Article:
Tavakoli also predicts products that will wane and the products that will experience a growth spurt - such as the secured trust -in the Basel 2 environment.
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42 of 46 people found the following review helpful By A Customer on October 16, 2003
Format: Hardcover
I noticed the same reviewer seems to have posted multiple negative reviews for this book and Tavakoli's credit derivatives book. One of the reviews echoes the words of a fellow who is coming out with his own books on these subjects, so there may be a motive of self-interest. In that respect the one and two star reviews may be a form of envious homage.
I'm a 5-year veteran in credit derivatives trading. I hedge synthetic collateralized debt obligations (CDOs) and manage the risk for single tranche CDOs. I was very glad to receive this book and like it as much as Tavakoli's book on credit derivatives. Tavakoli clearly defines terms. She then clearly explains the products. There are many aspects of the structuring I wasn't aware of that are explained as an entertaining read in this book. Our structuring group liked this book as much as I did, and bought copies for everyone on the desk, and bought copies for customers.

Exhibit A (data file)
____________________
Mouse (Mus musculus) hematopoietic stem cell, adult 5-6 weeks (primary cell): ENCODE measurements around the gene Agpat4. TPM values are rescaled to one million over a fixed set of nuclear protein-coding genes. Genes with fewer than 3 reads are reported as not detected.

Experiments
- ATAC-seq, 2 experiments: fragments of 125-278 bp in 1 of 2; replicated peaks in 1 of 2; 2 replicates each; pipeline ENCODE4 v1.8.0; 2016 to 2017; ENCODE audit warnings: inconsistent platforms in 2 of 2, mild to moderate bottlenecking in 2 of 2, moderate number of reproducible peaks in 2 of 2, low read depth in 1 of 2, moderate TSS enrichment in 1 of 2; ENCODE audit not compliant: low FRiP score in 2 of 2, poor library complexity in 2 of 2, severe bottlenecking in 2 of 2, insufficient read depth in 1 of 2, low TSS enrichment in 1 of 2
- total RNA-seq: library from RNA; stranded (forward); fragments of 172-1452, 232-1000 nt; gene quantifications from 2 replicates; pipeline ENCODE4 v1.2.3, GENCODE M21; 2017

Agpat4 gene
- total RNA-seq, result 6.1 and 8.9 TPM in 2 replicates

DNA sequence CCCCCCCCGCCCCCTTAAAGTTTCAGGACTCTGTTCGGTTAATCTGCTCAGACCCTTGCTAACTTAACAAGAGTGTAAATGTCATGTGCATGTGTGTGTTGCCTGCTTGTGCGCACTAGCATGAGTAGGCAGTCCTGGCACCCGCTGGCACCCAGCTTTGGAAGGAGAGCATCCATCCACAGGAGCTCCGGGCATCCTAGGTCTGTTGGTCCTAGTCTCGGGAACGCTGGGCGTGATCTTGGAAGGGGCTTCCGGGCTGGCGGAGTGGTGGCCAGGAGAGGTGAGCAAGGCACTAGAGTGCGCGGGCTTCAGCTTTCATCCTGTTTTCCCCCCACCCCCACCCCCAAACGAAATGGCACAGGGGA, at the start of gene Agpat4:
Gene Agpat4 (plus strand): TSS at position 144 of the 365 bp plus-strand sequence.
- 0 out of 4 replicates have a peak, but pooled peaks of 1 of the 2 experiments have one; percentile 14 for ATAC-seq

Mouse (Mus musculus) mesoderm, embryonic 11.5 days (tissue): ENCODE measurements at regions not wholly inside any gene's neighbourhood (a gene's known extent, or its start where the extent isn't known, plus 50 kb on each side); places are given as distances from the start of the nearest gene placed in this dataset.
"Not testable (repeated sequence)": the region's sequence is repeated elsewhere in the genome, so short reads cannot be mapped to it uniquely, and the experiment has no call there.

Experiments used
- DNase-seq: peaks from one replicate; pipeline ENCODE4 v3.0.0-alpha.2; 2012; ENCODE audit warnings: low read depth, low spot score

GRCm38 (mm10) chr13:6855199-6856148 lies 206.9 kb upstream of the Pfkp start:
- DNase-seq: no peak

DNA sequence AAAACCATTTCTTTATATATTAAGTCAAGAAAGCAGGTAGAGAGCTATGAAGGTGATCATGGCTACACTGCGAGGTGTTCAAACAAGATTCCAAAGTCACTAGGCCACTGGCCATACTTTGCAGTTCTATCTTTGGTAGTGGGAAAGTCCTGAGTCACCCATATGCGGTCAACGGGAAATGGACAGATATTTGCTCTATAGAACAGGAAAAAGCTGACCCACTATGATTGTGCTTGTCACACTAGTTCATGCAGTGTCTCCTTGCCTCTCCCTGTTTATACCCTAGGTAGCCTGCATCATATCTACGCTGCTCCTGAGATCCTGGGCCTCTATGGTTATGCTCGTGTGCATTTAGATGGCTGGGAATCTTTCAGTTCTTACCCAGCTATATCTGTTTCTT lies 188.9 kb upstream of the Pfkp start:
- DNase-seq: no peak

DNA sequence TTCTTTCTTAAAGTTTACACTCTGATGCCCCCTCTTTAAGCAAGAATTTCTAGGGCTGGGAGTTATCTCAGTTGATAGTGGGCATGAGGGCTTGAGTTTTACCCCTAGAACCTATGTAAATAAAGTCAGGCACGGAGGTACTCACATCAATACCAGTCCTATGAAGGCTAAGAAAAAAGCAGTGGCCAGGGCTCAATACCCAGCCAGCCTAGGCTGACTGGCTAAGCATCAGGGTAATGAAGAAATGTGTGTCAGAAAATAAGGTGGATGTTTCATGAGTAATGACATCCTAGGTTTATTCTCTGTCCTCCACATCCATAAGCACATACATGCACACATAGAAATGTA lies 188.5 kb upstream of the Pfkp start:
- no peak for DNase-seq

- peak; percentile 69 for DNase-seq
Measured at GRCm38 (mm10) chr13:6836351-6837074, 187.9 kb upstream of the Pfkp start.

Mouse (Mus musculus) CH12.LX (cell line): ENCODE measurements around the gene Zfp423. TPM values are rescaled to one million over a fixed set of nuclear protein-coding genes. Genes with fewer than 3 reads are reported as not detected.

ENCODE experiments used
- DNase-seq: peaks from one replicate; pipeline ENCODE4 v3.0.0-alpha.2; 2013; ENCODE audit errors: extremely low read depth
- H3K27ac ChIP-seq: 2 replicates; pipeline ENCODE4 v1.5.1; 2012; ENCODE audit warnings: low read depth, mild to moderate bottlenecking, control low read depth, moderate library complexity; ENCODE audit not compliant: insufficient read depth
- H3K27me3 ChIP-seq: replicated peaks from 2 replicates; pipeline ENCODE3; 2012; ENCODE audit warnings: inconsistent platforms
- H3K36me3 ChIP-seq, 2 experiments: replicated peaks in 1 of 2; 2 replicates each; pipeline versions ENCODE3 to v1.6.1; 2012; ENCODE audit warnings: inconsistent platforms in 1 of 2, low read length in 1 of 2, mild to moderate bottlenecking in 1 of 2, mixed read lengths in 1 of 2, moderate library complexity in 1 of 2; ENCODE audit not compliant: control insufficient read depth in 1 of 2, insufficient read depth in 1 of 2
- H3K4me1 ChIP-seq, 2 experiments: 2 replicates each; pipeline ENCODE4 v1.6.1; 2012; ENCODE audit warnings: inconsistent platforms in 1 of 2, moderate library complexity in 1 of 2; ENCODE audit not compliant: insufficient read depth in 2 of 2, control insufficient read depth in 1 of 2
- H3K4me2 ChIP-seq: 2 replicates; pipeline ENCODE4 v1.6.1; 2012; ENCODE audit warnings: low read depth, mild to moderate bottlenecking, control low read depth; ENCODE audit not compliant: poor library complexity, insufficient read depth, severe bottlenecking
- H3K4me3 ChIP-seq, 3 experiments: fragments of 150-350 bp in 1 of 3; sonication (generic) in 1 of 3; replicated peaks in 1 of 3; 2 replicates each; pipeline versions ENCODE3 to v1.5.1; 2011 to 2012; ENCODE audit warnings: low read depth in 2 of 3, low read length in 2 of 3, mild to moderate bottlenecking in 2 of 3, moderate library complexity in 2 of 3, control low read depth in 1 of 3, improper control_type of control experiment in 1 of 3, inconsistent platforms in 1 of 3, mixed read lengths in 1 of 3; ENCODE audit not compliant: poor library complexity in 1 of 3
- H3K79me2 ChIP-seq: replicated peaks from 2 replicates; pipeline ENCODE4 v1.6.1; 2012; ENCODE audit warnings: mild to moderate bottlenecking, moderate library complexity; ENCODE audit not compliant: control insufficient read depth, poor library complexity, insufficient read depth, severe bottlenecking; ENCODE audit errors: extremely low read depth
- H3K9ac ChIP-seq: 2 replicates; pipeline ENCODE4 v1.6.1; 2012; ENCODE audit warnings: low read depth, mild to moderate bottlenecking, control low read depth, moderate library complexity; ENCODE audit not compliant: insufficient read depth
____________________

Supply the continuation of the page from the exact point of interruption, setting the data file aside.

I work for one of the well managed banks that has been providing good value for customers, but I was happy to see Tavakoli talk about how customers have often been ripped-off and she suggests how customers can avoid this - for instance by dealing with my bank. I liked the way the various structures are explained from the bottom up. Tavakoli makes it seem easy to understand the various complex components and the structural options.
The section on language and gaming is especially important. The debate on deal managers both for and against, and the inconsistency of the rating agencies both internally and externally is clearly explained. That isn't necessarily a bad thing, since we want rating agencies to take independent views, but it is important to realize that discrepancies in the approach to rating structured products exist.